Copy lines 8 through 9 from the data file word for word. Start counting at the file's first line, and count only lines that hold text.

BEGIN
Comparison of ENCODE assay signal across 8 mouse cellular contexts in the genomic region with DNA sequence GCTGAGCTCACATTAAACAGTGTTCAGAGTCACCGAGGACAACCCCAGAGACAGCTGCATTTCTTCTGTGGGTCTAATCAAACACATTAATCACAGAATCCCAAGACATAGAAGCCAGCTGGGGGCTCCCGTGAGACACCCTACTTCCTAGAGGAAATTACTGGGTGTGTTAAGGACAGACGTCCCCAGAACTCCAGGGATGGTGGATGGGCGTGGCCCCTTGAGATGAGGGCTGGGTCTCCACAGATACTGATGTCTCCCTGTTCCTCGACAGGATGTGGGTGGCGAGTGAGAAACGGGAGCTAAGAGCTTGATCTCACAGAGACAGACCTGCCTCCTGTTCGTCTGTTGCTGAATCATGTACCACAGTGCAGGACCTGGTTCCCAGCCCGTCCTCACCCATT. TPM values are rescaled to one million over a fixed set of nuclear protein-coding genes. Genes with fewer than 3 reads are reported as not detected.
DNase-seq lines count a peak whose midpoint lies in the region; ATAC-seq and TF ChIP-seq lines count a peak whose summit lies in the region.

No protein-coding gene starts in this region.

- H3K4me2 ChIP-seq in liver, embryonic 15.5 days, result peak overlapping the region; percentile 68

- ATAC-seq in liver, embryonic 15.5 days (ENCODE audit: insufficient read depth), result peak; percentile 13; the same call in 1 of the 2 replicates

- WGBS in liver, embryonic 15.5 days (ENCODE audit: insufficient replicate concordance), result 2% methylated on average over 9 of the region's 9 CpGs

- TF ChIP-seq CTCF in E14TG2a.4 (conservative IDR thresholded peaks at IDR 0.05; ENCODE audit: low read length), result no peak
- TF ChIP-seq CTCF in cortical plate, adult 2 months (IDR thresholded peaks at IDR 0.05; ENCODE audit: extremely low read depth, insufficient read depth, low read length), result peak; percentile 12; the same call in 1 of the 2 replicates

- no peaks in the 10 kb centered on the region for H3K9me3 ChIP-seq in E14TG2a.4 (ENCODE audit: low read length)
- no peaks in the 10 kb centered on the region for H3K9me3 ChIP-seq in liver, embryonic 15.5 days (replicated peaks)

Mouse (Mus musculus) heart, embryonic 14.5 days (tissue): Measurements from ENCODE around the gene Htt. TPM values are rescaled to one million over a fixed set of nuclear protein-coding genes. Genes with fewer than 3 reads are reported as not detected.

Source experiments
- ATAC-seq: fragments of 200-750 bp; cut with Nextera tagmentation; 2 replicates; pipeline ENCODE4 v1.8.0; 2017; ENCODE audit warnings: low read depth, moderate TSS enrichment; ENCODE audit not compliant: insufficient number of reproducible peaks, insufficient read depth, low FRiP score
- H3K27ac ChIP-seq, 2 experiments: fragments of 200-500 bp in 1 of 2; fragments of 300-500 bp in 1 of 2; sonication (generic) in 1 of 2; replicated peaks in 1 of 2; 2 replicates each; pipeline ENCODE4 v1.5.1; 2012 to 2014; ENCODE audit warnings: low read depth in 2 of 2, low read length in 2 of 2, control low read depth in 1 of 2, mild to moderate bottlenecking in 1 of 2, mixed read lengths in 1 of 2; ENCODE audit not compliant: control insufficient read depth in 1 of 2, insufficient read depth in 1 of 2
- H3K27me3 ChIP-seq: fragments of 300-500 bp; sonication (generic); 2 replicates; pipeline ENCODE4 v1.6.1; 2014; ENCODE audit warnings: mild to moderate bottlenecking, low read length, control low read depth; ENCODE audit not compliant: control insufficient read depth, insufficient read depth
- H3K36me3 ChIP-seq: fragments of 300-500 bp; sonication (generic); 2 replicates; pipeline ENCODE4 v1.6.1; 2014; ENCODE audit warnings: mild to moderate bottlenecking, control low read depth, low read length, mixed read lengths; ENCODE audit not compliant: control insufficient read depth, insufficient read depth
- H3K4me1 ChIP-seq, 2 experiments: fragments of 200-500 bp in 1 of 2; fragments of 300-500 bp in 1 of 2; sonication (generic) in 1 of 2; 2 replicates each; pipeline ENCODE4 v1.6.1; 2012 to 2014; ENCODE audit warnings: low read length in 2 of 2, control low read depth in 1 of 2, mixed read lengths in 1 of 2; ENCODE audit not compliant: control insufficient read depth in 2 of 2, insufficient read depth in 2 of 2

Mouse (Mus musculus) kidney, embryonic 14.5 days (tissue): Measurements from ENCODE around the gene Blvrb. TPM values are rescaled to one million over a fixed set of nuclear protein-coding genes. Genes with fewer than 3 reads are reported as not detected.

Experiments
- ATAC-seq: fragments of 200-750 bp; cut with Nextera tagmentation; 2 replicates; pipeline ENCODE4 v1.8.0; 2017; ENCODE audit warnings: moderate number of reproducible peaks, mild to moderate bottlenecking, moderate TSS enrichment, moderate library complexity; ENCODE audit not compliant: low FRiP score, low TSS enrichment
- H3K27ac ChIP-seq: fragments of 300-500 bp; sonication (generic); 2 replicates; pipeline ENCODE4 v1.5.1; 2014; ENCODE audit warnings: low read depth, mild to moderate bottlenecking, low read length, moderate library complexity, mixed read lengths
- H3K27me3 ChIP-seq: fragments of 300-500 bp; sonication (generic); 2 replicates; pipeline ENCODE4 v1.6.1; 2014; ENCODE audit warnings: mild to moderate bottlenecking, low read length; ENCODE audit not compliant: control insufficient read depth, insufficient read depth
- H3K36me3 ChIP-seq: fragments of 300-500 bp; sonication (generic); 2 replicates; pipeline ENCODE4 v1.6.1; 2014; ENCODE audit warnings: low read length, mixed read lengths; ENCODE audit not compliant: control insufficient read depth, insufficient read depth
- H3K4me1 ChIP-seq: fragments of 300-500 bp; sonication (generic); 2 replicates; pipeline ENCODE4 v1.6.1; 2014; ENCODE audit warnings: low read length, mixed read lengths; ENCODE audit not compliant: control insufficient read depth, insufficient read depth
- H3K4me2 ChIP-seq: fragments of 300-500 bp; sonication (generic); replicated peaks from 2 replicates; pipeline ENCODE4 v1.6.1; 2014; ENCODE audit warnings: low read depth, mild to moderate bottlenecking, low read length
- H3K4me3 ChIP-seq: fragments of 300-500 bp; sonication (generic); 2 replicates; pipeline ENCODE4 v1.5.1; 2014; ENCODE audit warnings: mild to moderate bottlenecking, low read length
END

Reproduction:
- TF ChIP-seq CTCF in cortical plate, adult 2 months (IDR thresholded peaks at IDR 0.05; ENCODE audit: extremely low read depth, insufficient read depth, low read length), result peak; percentile 12; the same call in 1 of the 2 replicates

- no peaks in the 10 kb centered on the region for H3K9me3 ChIP-seq in E14TG2a.4 (ENCODE audit: low read length)